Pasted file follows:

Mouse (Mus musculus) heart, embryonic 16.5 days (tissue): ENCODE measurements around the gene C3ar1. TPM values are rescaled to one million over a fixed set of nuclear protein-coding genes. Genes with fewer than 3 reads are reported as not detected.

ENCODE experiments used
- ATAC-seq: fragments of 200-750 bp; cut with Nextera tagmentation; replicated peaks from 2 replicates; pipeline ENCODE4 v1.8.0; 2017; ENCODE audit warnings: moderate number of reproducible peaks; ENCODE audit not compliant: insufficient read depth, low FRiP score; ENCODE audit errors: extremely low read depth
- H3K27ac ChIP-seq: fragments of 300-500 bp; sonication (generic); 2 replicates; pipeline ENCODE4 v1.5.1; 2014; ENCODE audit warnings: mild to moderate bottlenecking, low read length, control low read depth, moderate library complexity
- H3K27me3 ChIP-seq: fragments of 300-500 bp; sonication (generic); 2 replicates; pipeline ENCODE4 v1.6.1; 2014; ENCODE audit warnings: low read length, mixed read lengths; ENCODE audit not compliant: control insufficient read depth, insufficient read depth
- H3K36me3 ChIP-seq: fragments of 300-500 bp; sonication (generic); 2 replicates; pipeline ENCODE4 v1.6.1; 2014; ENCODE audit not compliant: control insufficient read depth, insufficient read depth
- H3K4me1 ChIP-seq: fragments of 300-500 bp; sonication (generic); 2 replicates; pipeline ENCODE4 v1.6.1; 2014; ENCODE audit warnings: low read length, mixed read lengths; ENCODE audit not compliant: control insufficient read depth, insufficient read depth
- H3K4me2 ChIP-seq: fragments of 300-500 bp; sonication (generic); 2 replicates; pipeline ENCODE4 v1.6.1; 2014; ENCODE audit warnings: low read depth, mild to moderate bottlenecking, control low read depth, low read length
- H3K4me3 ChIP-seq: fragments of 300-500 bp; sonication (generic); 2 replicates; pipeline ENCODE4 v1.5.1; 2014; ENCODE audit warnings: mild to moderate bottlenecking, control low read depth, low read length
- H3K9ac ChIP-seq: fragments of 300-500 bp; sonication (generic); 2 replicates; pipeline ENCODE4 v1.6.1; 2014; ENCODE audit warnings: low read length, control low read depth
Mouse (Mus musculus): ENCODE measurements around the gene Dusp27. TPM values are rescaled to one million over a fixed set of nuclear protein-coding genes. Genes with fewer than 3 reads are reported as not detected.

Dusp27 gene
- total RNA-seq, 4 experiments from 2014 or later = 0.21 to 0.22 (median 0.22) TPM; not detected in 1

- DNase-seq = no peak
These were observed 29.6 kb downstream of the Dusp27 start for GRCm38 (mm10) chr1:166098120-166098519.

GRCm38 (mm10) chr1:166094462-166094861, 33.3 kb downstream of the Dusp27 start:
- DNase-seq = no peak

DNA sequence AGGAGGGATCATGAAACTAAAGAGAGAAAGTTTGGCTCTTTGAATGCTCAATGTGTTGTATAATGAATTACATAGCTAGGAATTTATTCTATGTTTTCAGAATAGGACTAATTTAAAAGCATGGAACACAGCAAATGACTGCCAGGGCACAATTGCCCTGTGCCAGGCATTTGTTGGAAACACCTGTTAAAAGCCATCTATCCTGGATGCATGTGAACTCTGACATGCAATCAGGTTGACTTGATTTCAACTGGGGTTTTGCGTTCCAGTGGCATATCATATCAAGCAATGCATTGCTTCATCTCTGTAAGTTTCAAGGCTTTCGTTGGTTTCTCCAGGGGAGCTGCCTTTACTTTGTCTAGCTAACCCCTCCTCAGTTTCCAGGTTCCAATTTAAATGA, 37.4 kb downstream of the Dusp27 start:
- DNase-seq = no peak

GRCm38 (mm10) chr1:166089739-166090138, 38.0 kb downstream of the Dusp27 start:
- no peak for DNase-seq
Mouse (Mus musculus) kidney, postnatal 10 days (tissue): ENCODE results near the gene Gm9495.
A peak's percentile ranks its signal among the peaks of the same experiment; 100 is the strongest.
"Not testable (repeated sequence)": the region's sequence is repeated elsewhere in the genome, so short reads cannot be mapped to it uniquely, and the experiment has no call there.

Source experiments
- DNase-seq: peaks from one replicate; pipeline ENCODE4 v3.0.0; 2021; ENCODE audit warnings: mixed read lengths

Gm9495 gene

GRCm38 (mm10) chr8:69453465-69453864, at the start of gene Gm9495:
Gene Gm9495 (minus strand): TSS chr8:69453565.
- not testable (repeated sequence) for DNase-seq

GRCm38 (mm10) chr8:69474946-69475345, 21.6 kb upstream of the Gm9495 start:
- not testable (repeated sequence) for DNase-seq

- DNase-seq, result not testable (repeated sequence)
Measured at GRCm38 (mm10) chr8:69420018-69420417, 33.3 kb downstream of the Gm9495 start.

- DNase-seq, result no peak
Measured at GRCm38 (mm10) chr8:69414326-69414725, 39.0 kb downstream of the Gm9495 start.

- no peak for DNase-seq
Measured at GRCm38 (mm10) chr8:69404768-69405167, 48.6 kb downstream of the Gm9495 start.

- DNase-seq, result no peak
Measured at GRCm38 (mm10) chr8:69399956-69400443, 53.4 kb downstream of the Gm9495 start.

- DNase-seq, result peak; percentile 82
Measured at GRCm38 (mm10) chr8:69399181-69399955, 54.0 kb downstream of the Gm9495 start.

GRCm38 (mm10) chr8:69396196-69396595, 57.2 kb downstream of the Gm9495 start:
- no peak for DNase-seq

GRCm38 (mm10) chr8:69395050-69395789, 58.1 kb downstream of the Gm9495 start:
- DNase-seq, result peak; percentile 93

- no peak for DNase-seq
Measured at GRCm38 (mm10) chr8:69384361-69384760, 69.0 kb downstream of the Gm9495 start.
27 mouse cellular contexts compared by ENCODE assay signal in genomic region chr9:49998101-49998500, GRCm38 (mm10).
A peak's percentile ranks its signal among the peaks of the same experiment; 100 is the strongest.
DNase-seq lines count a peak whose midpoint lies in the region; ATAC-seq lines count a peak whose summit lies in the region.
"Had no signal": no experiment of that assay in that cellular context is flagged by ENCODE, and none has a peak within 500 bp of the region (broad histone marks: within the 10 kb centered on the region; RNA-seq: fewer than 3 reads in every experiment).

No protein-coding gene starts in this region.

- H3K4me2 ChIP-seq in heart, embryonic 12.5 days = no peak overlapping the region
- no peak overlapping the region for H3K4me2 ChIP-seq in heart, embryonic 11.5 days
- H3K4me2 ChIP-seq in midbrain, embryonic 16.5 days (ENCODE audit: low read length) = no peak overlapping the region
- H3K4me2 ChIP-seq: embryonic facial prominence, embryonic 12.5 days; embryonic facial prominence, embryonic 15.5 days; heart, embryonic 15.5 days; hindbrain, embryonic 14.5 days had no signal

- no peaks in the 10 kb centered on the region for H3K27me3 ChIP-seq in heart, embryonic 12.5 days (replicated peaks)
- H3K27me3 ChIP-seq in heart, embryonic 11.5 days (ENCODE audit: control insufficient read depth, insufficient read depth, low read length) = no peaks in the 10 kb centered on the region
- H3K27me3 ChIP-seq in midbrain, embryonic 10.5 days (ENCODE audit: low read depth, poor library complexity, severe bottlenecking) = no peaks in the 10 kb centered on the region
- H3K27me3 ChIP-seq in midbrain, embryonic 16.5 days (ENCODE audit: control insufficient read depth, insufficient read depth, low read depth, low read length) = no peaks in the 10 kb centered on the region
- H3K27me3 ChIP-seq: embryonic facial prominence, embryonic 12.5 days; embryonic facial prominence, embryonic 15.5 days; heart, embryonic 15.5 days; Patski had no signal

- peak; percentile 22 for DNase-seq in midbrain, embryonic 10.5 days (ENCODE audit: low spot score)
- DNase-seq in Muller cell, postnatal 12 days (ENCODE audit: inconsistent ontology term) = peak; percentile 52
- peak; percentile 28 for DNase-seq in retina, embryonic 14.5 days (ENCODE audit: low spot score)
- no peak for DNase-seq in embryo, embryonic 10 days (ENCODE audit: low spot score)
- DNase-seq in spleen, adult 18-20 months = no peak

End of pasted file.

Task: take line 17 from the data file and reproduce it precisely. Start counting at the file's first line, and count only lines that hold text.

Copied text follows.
- DNase-seq = no peak